Quality of Communication in Church Must Improve

Interview with Father Valdir De Castro, Superior General of the Society of Saint Paul

Quality of Communication in Church Must
Father Valdir De Castro, Superior General of the Society of Saint Paul © Paulinos Roma

The quality of communication in the Church must be improved, according to Father Valdir Jose De Castro, first non-Italian Superior General of the Society of Saint Paul, known as the Paulines, on the occasion of the 50th anniversary of the death of Blessed James Alberione. His views are shared with Exaudi’s readers in the following interview by Peruvian journalist Jose Antonio Varela.

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When there is talk of social communication among Catholics, Blessed James Alberione (1884-1971) shines as an immediate referent. He was an Italian priest, Founder of the Pauline Family, which is a constellation of Congregations and secular Institutes, which have made an invaluable contribution to the launching and subsequent permanence of the Church in the culture of communication.

Fifty years after his departure to Heaven, the Religious Family that Alberione founded, decided to move the urn containing the fragile body that characterized him, from the crypt of the Queen of Apostles Basilica in Rome to a preferential area in that church’s central nave, for the greater veneration of the faithful.

In order to recount this episode “of going forth,” as well as other current topics, among them the forthcoming Synod, Exaudi talked exclusively with Brazilian Father Valdir Jose de Castro, who is the first non-Italian Superior General of the Society of Saint Paul, knowns as the Paulines. The full interview on video can be seen here.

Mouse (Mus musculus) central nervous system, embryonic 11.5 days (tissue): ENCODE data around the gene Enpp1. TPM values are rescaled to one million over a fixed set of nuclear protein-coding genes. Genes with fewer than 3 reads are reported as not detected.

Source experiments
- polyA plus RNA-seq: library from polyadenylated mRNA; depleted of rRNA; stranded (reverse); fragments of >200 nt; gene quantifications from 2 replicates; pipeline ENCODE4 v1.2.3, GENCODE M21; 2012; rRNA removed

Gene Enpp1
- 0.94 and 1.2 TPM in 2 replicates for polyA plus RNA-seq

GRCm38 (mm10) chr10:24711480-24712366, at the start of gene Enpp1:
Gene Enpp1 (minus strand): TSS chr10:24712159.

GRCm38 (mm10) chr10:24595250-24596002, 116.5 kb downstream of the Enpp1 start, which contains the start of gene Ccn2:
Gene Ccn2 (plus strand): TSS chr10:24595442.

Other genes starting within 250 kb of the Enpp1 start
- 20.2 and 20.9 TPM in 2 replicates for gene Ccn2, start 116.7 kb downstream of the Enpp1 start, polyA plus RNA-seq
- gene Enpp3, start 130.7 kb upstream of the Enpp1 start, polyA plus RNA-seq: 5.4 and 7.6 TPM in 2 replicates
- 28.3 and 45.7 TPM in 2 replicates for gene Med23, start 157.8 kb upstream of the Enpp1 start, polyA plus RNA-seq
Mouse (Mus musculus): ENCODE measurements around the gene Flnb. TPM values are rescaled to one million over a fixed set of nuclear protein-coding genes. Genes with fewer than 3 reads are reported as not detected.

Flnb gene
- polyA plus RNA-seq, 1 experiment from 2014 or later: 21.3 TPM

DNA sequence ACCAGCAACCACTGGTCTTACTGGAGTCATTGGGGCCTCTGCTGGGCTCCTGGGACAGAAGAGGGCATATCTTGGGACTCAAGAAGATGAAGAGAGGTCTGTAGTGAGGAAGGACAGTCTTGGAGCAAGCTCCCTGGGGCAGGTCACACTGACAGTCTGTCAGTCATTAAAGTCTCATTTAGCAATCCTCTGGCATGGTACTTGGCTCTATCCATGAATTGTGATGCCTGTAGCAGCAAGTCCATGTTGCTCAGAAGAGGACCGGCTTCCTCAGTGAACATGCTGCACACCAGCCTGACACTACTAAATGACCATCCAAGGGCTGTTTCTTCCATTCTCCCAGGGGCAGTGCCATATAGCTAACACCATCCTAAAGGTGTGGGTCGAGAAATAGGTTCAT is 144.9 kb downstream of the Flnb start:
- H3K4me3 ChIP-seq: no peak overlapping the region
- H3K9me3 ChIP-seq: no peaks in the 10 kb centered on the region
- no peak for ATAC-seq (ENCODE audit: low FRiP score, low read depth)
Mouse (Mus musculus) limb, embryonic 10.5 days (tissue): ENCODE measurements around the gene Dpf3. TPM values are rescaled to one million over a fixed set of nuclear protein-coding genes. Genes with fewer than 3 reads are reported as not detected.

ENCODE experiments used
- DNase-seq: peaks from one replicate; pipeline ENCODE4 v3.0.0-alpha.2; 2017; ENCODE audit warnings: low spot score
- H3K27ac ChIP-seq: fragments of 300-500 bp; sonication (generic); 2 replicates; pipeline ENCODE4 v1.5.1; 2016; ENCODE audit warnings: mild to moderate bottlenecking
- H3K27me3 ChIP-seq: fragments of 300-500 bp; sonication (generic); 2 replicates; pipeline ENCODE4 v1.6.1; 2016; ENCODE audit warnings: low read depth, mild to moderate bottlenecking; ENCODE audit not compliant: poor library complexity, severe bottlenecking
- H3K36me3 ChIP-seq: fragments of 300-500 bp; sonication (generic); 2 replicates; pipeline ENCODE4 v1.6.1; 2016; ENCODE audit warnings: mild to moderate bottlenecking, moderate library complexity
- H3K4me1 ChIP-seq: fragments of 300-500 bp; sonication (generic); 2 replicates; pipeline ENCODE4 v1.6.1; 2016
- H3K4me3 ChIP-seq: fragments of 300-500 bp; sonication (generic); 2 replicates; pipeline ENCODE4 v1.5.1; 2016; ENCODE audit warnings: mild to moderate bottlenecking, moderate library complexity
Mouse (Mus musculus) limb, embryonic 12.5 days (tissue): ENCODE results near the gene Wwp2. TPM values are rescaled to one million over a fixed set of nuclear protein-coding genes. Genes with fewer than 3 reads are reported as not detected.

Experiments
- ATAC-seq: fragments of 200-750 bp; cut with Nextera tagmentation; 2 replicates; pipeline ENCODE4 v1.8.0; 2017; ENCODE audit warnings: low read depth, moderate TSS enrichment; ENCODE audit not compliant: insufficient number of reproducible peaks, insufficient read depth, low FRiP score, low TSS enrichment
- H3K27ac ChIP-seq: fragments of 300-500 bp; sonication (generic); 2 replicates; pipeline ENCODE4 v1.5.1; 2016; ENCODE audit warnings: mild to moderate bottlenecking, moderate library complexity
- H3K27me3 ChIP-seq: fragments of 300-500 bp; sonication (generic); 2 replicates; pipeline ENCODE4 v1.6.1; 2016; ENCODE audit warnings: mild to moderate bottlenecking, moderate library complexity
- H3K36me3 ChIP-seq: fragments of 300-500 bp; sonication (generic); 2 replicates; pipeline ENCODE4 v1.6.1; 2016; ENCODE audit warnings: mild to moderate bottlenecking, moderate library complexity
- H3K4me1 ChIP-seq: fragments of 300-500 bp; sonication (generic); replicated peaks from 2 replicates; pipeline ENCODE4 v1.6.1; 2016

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How is Blessed James Alberione remembered?

 Father Valdir De Castro: Those who knew Father Alberione say he was a man of God, a strong person in the sense of his faith, with great conviction and a style of life dedicated totally to God. It was something that was reflected in his works.  

 He was very attentive to the life of his Religious, no?

 Father Valdir De Castro: He was a very human man. We have as an example of this some letters that Father Alberione wrote to members of the Pauline Family, who were here in Italy and also others outside of Italy. He was concerned not only with the apostolate but also with the person, concerned about his health, etc. He was a man who illumined others’ life because God was very present in his life.

What sign do you see in the fact that you are a Brazilian and that Brazil was the first foundation created by Alberione in the world?

 Father Valdir De Castro: It’s a coincidence that the first Superior General, who isn’t Italian, comes from the first country where the Paulines established themselves and that it was precisely in the city of Sao Paulo. We can say that Brazil is the “oldest” daughter, the eldest. The Paulines arrived in Brazil in August of 1931. So Alberione began to send missionaries, to take the Pauline charism to all nations.

On the occasion of the moving of Blessed Alberione’s body to the central area of the Queen of the Apostles Basilica in Rome, we have heard you say that Alberione “is going forth,” much in the style of Pope Francis. What message do you want to transmit with this gesture?

 Father Valdir De Castro: For several decades Father Alberione’s body remained in the Basilica’s crypt, but it was somewhat hidden from the people, although it could be visited. Therefore, after reflecting among ourselves, as well as with other feminine Congregations of the Pauline Family, we decided it was the moment to take Alberione’s urn upstairs. As Pope Francis talks of the Church going forth, we also see that the Founder “comes out” of his crypt and he will now be amid the People of God. He will remain under the altar of Jesus-Teacher, Way, Truth, and Life, which is the center of the apostolate of the Pauline Family.

What does Alberione say to journalists with his life?